On the following night, that of the 5th and 6th, it was decided to relieve the two sorely-beset companies of the 27th. Capt. Gwynn, of the 29th Battalion, was to take over from Capt. Meredith the left of the line, and Lieut. O'Brien, of the same regiment, was to relieve the company of the 27th on the right. It was during the concluding stages of this relief that the German attack took place. The blasting fire of our artillery had been well maintained on the German second and third line trenches, and it was supposed that this barrage[3] had proved effective in preventing any considerable force of the enemy reaching through to their own front line. This did not prove to be the case. The German 214th Battalion, with some units of the 216th, had—according to the accounts of prisoners—succeeded in passing through the barrage into the front line, from which they launched their assault.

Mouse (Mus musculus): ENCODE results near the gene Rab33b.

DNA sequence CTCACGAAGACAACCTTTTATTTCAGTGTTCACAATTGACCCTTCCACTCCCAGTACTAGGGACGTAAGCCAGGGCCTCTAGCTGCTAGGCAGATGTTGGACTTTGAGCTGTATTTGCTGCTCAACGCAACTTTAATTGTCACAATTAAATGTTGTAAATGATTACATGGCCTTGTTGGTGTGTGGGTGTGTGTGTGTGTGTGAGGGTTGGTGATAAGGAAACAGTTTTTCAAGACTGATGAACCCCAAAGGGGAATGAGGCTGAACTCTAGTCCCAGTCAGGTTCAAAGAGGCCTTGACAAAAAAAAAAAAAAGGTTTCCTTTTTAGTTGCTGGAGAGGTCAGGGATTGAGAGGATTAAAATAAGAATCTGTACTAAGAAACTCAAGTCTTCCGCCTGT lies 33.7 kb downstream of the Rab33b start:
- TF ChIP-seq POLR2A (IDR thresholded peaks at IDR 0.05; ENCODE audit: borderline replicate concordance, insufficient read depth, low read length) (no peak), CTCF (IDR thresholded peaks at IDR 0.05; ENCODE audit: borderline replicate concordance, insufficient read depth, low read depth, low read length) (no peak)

On the night of the 5th, the Germans had dashed through the zone of our artillery fire in a succession of small parties in extended order, and had thus, by choosing their occasions, escaped with comparatively small casualties, and massed in strength within striking distance of our front. It may be said that throughout the action the Germans showed a far greater aptitude for fighting in small parties than is usual with them, and that they nowhere attempted the mass formation attack which has generally been a prelude to their defeat.

But while the Germans are forming up for the assault at dawn, we must return to the fortunes of the Canadians. The working parties are out for the second night in succession, and a strong second line trench with barbed wire entanglements has been constructed in front and south of the craters. Behind and north of the craters a third supporting line is being dug, while the reliefs of the 29th are struggling up through the delays of mud and barrage to reach the battered 27th.

Night, April 5th and 6th, 1916.